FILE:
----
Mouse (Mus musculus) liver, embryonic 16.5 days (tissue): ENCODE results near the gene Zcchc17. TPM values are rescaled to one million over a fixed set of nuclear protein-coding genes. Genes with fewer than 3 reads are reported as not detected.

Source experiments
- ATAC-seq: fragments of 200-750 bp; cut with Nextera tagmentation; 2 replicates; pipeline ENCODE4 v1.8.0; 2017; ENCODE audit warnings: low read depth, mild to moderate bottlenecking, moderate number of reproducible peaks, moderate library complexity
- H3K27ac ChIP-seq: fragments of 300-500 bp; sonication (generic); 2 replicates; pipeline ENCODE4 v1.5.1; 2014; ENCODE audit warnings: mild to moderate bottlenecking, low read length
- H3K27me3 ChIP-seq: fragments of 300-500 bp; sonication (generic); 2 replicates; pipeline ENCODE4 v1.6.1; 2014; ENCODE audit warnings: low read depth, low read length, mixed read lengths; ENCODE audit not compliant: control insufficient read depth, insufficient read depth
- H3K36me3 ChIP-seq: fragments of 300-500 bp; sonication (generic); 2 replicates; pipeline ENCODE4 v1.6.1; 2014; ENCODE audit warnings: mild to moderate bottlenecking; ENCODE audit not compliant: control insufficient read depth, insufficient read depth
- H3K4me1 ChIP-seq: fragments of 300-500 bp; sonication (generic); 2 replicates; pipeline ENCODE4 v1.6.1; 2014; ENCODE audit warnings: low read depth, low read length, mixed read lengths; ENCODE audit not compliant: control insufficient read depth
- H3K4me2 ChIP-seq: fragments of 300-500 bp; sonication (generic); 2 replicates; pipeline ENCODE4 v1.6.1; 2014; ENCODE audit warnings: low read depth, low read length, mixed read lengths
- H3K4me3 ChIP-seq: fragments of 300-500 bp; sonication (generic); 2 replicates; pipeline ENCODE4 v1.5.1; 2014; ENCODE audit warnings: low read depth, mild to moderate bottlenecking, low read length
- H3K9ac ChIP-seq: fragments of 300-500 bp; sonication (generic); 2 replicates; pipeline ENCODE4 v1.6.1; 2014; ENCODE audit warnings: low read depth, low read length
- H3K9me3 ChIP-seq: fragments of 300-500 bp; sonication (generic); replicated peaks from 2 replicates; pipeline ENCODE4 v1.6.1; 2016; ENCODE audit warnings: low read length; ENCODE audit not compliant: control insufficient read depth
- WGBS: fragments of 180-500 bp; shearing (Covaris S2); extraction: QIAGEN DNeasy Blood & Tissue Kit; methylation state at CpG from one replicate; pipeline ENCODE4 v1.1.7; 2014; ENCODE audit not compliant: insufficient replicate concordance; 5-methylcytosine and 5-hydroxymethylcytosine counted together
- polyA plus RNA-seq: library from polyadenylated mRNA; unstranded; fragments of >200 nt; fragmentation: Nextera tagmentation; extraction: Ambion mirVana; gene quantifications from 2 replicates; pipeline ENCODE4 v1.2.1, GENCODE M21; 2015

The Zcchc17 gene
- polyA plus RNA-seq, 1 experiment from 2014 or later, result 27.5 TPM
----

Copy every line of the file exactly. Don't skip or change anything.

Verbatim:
Mouse (Mus musculus) liver, embryonic 16.5 days (tissue): ENCODE results near the gene Zcchc17. TPM values are rescaled to one million over a fixed set of nuclear protein-coding genes. Genes with fewer than 3 reads are reported as not detected.

Source experiments
- ATAC-seq: fragments of 200-750 bp; cut with Nextera tagmentation; 2 replicates; pipeline ENCODE4 v1.8.0; 2017; ENCODE audit warnings: low read depth, mild to moderate bottlenecking, moderate number of reproducible peaks, moderate library complexity
- H3K27ac ChIP-seq: fragments of 300-500 bp; sonication (generic); 2 replicates; pipeline ENCODE4 v1.5.1; 2014; ENCODE audit warnings: mild to moderate bottlenecking, low read length
- H3K27me3 ChIP-seq: fragments of 300-500 bp; sonication (generic); 2 replicates; pipeline ENCODE4 v1.6.1; 2014; ENCODE audit warnings: low read depth, low read length, mixed read lengths; ENCODE audit not compliant: control insufficient read depth, insufficient read depth
- H3K36me3 ChIP-seq: fragments of 300-500 bp; sonication (generic); 2 replicates; pipeline ENCODE4 v1.6.1; 2014; ENCODE audit warnings: mild to moderate bottlenecking; ENCODE audit not compliant: control insufficient read depth, insufficient read depth
- H3K4me1 ChIP-seq: fragments of 300-500 bp; sonication (generic); 2 replicates; pipeline ENCODE4 v1.6.1; 2014; ENCODE audit warnings: low read depth, low read length, mixed read lengths; ENCODE audit not compliant: control insufficient read depth
- H3K4me2 ChIP-seq: fragments of 300-500 bp; sonication (generic); 2 replicates; pipeline ENCODE4 v1.6.1; 2014; ENCODE audit warnings: low read depth, low read length, mixed read lengths
- H3K4me3 ChIP-seq: fragments of 300-500 bp; sonication (generic); 2 replicates; pipeline ENCODE4 v1.5.1; 2014; ENCODE audit warnings: low read depth, mild to moderate bottlenecking, low read length
- H3K9ac ChIP-seq: fragments of 300-500 bp; sonication (generic); 2 replicates; pipeline ENCODE4 v1.6.1; 2014; ENCODE audit warnings: low read depth, low read length
- H3K9me3 ChIP-seq: fragments of 300-500 bp; sonication (generic); replicated peaks from 2 replicates; pipeline ENCODE4 v1.6.1; 2016; ENCODE audit warnings: low read length; ENCODE audit not compliant: control insufficient read depth
- WGBS: fragments of 180-500 bp; shearing (Covaris S2); extraction: QIAGEN DNeasy Blood & Tissue Kit; methylation state at CpG from one replicate; pipeline ENCODE4 v1.1.7; 2014; ENCODE audit not compliant: insufficient replicate concordance; 5-methylcytosine and 5-hydroxymethylcytosine counted together
- polyA plus RNA-seq: library from polyadenylated mRNA; unstranded; fragments of >200 nt; fragmentation: Nextera tagmentation; extraction: Ambion mirVana; gene quantifications from 2 replicates; pipeline ENCODE4 v1.2.1, GENCODE M21; 2015

The Zcchc17 gene
- polyA plus RNA-seq, 1 experiment from 2014 or later, result 27.5 TPM